Meanwhile on the river: California is the senior-most state in the interstate agreement governing allocations from the Colorado River, which, in the Golden State, primarily goes to farming in the Imperial Valley. As a result, the state avoided any cuts in a new round of allocations announced by the Bureau of Reclamation in August, with the cutbacks focusing on Arizona and Nevada instead. 

“Arizona is taking the brunt of that [because] they’re the junior water user, if you will, on the Colorado. But it seems that all the states in the Colorado River Basin are going to have to decrease their use of Colorado River water,” Holly Doremus, James H. House and Hiram H. Hurd professor of environmental regulation at Berkley Law School, told The Hill.  

Read more about the crisis here. 


Wall Street giants are defending investing in companies with environmentally friendly policies, moving away from investment in the fossil fuel industry following attacks on the practice from GOP leaders. 

Asset management giant BlackRock wrote a letter to GOP states that are trying to curtail a social movement in the financial sector known as Environmental and Social Corporate Governance (ESG), which seeks to move the U.S. economy away from the fossil fuels that contribute to global temperature rise.  

Nineteen attorneys general, from mostly Republican-led states, penned a letter to BlackRock in August inquiring about its investment practices.   

The attorneys general said BlackRock is pursuing a political agenda instead of investing solely for the purpose of getting the best return on the company’s investments.  

The firm responded that it favors companies that support the transition away from fossil fuels not because it’s pursuing a political agenda, but because these companies are a better long-term investment.  

  • “We believe investors and companies that take a forward-looking position with respect to climate risk and its implications for the energy transition will generate better long-term financial outcomes,” BlackRock said in a letter addressed to the attorneys general.  
  • The company said that the attorneys general were wrong about why BlackRock was participating in various ESG initiatives.  
  • “In managing our clients’ assets, BlackRock seeks to realize the best long-term financial results consistent with each client’s investment guidelines,” the company said. 

Read more here, from The Hill’s Tobias Burns. 


The degree of global warming that has already occurred has increased the likelihood of four major climate tipping points, according to a study published in the journal Science, and crossing the threshold of 1.5 degrees of warming would increase the likelihood of more.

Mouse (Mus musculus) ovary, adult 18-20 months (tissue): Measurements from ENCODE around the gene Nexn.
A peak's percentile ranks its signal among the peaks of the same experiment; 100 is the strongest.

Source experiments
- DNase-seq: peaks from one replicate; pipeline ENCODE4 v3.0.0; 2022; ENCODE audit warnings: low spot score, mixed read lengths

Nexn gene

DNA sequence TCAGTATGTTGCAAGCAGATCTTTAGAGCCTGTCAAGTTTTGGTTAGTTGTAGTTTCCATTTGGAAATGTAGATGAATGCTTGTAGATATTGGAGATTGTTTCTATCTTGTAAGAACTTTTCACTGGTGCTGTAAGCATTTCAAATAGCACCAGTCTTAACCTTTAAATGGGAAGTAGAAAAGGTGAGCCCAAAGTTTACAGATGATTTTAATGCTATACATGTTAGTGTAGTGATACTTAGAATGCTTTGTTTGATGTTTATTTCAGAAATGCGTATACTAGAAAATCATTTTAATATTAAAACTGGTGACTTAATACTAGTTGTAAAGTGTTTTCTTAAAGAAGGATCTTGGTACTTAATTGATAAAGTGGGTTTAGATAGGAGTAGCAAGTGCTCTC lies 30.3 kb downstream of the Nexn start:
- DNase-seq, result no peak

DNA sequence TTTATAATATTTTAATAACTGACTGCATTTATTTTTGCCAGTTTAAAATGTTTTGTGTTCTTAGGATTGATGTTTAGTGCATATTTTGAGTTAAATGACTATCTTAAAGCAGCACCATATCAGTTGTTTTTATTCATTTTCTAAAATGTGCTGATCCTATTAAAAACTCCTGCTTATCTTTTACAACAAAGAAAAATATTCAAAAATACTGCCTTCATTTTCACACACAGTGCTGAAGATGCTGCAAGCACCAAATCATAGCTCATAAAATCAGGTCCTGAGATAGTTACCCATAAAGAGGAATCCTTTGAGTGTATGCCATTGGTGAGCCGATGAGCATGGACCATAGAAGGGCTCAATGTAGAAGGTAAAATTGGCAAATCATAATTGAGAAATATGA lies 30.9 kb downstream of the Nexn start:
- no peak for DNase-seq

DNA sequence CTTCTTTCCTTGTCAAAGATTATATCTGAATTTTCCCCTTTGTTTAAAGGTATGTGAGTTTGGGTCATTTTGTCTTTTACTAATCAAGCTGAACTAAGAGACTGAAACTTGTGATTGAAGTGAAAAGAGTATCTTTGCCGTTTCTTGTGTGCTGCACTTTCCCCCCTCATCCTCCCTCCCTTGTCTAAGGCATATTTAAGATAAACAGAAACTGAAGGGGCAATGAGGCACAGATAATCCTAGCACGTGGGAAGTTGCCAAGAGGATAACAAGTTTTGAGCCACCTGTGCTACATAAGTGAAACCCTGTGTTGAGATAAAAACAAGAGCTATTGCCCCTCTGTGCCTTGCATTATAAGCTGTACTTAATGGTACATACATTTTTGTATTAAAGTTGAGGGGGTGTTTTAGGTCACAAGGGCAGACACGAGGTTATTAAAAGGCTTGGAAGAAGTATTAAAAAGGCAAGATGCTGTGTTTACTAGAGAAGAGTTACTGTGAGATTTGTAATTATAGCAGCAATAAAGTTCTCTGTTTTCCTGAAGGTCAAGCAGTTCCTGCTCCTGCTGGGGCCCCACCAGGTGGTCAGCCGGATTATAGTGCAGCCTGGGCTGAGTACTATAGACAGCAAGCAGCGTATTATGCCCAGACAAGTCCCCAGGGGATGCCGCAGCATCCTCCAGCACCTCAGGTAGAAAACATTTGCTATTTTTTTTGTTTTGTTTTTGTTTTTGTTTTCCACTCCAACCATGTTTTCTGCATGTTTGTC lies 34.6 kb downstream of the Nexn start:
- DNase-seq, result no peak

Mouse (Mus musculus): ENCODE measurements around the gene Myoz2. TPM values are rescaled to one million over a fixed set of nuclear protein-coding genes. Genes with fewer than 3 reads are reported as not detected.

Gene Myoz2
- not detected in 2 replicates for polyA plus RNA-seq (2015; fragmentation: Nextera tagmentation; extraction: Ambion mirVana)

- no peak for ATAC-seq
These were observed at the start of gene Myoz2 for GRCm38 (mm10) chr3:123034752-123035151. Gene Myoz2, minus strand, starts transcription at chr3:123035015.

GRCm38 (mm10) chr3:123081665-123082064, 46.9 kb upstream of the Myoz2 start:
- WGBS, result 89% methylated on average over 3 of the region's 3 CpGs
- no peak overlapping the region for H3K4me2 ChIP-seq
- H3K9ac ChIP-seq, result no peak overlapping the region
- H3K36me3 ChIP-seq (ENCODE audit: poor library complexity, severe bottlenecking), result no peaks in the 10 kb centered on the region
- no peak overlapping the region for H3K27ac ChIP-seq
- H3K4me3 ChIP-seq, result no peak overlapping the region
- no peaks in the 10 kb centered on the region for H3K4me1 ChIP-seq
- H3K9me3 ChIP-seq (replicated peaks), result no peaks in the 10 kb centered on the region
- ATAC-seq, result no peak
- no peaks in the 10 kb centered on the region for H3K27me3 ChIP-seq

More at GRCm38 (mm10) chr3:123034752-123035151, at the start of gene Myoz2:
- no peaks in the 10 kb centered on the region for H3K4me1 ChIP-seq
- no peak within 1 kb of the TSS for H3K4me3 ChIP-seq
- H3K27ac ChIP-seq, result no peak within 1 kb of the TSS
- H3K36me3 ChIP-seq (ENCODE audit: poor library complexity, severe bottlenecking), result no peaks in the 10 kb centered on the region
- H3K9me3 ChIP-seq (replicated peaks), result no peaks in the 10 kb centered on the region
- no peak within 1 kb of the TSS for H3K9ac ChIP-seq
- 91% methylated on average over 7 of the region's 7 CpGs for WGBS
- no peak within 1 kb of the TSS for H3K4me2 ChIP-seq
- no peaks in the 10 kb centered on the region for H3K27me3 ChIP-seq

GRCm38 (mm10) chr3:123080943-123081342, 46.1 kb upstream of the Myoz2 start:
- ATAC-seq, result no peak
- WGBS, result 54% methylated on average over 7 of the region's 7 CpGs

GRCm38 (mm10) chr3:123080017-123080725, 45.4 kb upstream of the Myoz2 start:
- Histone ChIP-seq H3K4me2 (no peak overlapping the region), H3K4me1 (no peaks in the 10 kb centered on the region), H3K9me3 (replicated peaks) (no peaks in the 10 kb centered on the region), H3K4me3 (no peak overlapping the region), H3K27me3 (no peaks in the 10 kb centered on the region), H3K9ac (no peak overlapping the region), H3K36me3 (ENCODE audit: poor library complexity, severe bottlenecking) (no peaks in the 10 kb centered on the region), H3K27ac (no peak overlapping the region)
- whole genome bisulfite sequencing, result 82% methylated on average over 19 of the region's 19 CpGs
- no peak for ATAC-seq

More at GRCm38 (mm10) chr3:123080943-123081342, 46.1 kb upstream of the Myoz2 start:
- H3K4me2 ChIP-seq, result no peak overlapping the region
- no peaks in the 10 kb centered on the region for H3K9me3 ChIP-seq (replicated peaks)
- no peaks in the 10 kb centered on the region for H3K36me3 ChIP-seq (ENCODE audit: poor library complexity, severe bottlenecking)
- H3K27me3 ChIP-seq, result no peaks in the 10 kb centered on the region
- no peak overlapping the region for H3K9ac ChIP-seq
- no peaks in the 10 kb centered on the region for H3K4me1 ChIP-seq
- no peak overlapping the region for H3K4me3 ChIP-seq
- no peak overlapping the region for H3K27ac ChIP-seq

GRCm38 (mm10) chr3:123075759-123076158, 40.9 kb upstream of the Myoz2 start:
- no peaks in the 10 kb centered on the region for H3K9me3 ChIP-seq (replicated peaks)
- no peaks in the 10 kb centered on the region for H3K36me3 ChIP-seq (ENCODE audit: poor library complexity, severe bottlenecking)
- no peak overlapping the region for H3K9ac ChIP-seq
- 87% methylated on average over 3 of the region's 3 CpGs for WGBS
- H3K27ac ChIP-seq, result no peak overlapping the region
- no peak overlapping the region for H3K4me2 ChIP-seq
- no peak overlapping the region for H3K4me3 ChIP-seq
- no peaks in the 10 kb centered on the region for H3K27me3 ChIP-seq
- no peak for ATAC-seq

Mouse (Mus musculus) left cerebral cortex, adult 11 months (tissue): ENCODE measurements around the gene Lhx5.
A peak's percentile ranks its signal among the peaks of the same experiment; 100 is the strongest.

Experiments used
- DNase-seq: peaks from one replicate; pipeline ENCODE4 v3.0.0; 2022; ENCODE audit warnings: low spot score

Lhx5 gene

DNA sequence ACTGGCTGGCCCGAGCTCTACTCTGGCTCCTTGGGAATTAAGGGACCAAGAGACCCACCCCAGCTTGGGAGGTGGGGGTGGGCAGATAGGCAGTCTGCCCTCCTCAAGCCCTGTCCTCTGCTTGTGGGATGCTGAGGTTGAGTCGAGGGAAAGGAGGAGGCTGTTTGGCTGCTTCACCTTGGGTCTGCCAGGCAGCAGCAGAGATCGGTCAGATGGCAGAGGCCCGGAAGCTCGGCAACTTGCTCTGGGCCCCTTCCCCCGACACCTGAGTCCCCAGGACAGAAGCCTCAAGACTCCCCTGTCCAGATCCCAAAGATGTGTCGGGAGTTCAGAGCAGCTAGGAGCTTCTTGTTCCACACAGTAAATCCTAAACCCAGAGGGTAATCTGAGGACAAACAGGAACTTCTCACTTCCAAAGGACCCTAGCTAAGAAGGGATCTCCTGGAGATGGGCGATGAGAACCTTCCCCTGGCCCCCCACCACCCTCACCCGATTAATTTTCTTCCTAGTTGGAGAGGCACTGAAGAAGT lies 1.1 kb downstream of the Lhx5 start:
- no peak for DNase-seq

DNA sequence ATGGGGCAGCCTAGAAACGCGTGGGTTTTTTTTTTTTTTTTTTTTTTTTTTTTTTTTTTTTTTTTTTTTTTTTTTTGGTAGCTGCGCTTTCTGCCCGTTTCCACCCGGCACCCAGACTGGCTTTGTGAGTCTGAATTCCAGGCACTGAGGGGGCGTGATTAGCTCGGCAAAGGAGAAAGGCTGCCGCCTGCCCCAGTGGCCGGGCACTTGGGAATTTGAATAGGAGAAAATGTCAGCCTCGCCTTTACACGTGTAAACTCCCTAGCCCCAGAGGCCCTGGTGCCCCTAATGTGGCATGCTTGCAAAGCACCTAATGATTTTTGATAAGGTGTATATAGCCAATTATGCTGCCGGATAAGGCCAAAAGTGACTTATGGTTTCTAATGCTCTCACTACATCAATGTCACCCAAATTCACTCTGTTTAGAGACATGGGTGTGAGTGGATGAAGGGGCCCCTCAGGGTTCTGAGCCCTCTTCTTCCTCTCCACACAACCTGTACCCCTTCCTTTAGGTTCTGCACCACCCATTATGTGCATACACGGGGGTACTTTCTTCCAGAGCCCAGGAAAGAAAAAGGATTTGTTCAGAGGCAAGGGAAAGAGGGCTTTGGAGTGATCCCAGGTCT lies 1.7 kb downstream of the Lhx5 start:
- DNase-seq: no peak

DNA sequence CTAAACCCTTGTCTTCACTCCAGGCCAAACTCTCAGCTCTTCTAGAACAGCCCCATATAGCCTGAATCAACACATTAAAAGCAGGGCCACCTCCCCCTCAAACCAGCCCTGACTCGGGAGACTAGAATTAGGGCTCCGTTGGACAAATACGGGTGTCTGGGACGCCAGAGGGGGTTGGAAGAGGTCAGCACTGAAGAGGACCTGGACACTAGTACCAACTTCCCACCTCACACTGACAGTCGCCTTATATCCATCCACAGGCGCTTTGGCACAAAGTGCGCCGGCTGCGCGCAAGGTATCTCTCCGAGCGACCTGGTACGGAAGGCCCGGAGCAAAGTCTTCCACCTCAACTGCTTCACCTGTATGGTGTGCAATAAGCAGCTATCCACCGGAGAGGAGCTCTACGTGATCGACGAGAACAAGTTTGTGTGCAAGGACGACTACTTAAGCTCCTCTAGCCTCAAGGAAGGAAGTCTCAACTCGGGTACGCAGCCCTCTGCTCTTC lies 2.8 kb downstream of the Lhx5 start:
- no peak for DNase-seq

Researchers analyzed more than 200 existing studies on so-called tipping points for the climate and identified nine with global implications, along with another seven with more regionally-focused impacts.   

The 1.1 degrees of warming that have already occurred are in the lower range of what researchers identified as necessary to trigger several tipping points. These include the collapse of the Greenland ice cap and the West Antarctic ice sheet, a die-off of tropical coral reefs and the thaw of the carbon-intensive northern permafrost, according to the study. 

Several more extreme tipping points, such as the dieback of the Amazon rainforest, a shift in West African monsoons, and the collapse of east Antarctic glaciers would likely require at least 2 degrees of warming, according to the findings.

However, other tipping points, such as the collapse of the Atlantic Ocean currents that brings mild weather to Europe, could be triggered by broaching 1.5 degrees, the limit agreed to in the international Paris Climate Agreement. 

Read more here.



  • The House Natural Resources Committee will hold a hearing examining the role of PR firms in preventing climate action (though the invited PR firms declined to appear, per a committee spokesperson).  
  • The House Oversight Committee will hold a hearing titled “The Legal Assault on Environmental Activists and the First Amendment” 


  • The House Oversight Committee will hold a hearing looking at “Big Oil’s prices, profits, and pledges” 


  • EU to claw back energy firms’ profits rather than cap Russian gas price (Reuters
  • Crypto mining could hinder U.S. ability to battle climate change, White House says (CNBC
  • Why electricity prices are rising unevenly across New England (WBUR and NHPR
  • Remember That Coal Surge Last Year? Yeah, It’s Over (Inside Climate News
  • Europe’s Challenge to Survive Without Russian Gas in Five Charts (Bloomberg

😰 Lighter click: Turn down the temperature

That’s it for today, thanks for reading. Check out The Hill’s Energy & Environment page for the latest news and coverage. We’ll see you next week.